Rodriguez has since made many films whose genres include: action, thriller, sci-fi, drama and film noir. In early 2005, Rodriquez brought Frank Miller's Sin City (2005) to life by directing and filming three intertwining story lines - The Hard Goodbye, The Big Fat Kill and That Yellow Bastard. After convincing a stubborn Frank Miller into agreeing to let him work on the series, together with Dimension Films he brought the well-loved comic to the worldwide screen. As many critics cite, Sin City (2005) was created as a pure film noir piece to adapt Miller's comics onto the screen. Co-directing with Frank Miller and 'Quentin Tarantino' (who guest directed in That Yellow Bastard) allowed Rodriquez to again shock Hollywood with his talent.
In late 2007, Rodriquez again teamed up with his friend Tarantino to create the double-episode film, The Grindhouse featuring Rodriquez's offering of Planet Terror (2007). Planet Terror (2007) was a film shot in the specific genre of "hardcore, extreme, sex-fueled, action packed." Rodriguez flirts with his passion to make a showy film exploiting all of his experience to make an extremely entertaining thrill ride. The film is encompassed around Cherry (Rose McGowan), a reluctant go-go dancer who is found wanting when she meets her ex-lover El Wray (played by Freddy Rodríguez) who turns up at a local BBQ grill. They then, after a turn of events, find themselves fending off brain-eating zombies whilst trying to flee to Mexico (here we go off to Mexico again). Apart from directing, Rodriquez also involves himself in camera work, editing and composing music for his movies sound tracks (he composed the Planet Terror (2007) main theme). He also shoots a lot of his own action scenes to get a direct idea from his eye as the director into the film. In El mariachi (1992), Rodriquez spent hours in front of a pay-to-use, computer editing his film. This allowed him to capture the ideal footage exactly as he wanted it.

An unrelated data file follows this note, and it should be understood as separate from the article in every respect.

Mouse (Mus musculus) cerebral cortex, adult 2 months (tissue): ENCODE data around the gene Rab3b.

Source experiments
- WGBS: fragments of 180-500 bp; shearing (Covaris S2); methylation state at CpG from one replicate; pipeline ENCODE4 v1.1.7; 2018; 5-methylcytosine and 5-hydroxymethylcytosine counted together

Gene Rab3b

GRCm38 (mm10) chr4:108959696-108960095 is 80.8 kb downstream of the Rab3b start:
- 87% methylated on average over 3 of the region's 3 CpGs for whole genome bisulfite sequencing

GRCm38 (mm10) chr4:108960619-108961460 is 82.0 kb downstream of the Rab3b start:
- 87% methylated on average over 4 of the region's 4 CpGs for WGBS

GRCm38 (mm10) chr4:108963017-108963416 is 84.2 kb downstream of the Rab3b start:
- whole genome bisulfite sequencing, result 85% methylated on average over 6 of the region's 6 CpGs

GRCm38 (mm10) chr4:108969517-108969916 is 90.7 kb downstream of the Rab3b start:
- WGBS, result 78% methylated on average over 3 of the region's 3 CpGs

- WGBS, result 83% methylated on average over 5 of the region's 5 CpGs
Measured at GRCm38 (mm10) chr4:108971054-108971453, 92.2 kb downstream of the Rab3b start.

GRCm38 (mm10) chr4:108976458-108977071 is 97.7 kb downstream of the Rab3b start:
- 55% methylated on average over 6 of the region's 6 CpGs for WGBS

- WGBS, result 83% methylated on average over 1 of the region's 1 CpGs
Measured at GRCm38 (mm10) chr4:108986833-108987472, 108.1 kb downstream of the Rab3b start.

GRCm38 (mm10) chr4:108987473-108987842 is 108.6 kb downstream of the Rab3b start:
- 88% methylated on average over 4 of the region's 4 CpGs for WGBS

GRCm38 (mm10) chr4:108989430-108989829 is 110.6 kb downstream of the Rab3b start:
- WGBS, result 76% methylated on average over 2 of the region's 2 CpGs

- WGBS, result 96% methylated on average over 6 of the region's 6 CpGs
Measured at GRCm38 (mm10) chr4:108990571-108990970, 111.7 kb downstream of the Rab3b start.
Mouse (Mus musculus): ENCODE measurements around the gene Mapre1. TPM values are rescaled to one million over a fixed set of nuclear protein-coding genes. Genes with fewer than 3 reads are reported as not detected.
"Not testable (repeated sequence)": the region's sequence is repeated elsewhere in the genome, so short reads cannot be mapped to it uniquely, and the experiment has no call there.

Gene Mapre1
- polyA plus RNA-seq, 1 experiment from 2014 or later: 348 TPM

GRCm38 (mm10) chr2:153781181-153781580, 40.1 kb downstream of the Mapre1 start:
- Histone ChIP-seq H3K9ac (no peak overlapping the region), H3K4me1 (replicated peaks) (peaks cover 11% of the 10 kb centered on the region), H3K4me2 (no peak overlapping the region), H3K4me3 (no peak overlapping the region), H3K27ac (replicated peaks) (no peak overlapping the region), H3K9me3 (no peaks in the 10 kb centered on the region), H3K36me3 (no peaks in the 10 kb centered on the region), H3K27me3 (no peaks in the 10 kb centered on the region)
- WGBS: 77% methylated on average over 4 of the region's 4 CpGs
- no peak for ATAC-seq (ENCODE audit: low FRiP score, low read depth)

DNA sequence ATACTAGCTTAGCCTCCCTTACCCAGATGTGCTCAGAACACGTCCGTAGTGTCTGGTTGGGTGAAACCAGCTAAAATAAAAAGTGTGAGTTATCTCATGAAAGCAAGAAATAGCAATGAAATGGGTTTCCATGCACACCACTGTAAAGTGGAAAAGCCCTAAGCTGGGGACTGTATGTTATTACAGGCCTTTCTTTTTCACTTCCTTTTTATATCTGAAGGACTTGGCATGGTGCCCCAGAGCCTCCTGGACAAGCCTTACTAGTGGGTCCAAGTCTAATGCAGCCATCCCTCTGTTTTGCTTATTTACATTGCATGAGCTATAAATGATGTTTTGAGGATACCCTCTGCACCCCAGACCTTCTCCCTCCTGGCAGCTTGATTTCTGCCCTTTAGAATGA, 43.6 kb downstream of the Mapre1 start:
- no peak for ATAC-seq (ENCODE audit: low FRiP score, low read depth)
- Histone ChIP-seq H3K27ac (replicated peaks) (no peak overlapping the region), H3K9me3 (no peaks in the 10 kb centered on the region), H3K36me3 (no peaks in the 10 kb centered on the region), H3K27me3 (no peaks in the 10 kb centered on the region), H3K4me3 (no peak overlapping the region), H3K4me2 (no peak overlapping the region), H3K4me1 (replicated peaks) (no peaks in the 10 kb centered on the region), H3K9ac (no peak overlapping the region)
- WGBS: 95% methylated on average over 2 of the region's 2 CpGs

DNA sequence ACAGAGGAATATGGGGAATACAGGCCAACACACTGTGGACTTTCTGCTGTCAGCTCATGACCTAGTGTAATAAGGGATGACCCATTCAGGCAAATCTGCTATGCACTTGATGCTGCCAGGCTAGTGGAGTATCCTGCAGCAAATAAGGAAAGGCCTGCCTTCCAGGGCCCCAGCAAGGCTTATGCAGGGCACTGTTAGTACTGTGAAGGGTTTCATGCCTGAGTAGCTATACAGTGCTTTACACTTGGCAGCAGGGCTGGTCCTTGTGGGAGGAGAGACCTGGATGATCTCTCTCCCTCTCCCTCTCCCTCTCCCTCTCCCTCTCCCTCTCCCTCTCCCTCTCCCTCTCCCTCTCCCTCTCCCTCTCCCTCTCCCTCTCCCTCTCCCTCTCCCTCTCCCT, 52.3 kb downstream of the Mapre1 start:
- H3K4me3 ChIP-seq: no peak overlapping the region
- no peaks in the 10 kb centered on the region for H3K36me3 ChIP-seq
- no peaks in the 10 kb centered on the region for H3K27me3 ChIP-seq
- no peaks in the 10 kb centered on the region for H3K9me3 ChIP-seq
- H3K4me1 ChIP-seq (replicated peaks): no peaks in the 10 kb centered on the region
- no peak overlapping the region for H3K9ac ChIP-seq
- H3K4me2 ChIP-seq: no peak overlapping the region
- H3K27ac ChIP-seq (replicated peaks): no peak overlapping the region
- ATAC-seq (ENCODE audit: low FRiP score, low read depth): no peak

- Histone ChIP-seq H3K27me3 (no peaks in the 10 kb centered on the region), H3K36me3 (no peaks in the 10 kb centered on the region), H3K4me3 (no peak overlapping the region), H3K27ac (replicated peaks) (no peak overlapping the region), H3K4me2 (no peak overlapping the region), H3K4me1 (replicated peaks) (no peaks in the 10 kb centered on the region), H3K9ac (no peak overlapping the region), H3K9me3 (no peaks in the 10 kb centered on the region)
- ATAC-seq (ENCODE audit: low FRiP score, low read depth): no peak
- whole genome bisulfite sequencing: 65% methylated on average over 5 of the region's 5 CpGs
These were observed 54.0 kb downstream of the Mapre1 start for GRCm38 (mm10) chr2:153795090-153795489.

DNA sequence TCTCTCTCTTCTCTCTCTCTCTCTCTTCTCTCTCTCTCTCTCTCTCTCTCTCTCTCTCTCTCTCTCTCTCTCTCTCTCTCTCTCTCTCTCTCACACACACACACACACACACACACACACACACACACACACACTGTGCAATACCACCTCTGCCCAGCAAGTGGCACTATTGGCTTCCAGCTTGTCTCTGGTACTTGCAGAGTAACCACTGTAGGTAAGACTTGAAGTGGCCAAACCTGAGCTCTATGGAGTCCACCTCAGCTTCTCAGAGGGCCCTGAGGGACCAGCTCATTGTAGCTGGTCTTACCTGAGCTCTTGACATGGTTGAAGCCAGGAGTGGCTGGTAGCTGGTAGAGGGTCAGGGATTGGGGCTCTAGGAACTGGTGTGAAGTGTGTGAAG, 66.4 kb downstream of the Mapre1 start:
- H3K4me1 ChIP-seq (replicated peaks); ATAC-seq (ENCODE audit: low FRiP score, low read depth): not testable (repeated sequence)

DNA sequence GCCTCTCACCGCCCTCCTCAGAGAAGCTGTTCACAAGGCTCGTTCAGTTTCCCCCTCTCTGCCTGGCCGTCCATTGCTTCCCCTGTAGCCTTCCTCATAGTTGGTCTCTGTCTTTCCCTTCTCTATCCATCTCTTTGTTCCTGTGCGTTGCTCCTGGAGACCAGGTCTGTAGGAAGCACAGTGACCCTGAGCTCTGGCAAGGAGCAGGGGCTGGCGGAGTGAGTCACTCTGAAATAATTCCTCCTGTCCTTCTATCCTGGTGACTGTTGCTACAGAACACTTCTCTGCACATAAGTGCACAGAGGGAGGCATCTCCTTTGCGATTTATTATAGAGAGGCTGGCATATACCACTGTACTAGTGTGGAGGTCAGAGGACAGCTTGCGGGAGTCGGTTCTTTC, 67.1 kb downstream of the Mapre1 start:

Away from the filming aspect of Hollywood, Rodriguez is an expert chef who cooks gourmet meals for the cast and crew. Rodriquez is also known for his ability to turn a low-budgeted film with a small crew into an example of film mastery. El mariachi (1992) was "the movie made on seven grand" and still managed to rank as one of Rodriguez' best films (receiving a rating of 92% on the Rotten Tomatoes film review site). Because Rodriquez is involved so deeply in his films, he is able to capture what he wants first time, which saves both time and money. Rodriguez's films share some similar threads and ideas, whilst also having differences. In El mariachi (1992), he uses a hand-held camera. He made this decision for several reasons. First, he couldn't afford a tripod and secondly, he wanted to make the audience more aware of the action. In the action sequences he is given more mobility with a hand-held camera and also allows for distortion of the unprofessional action sequences (because the cost of all special effects in the film totaled $600). However, in Sin City (2005) and Planet Terror (2007), the budget was much greater, and Rodriquez could afford to spend more on special affects (especially since both films were filmed predominately with green screen) and, thus, there was no need to cover for error.
|Elizabeth Avellan||(9 July 1990 - 12 April 2008) (divorced) 5 children|
DVD releases of his movies always include a do-it-yourself/behind-the-scenes features on the movies entitled "10-minute Film School" (although they are rarely actually ten minutes). Beginning with the disc for Once Upon a Time in Mexico (2003), he's also begun including "10-minute Cooking School" to show how to cook the trademark dishes his characters dine on.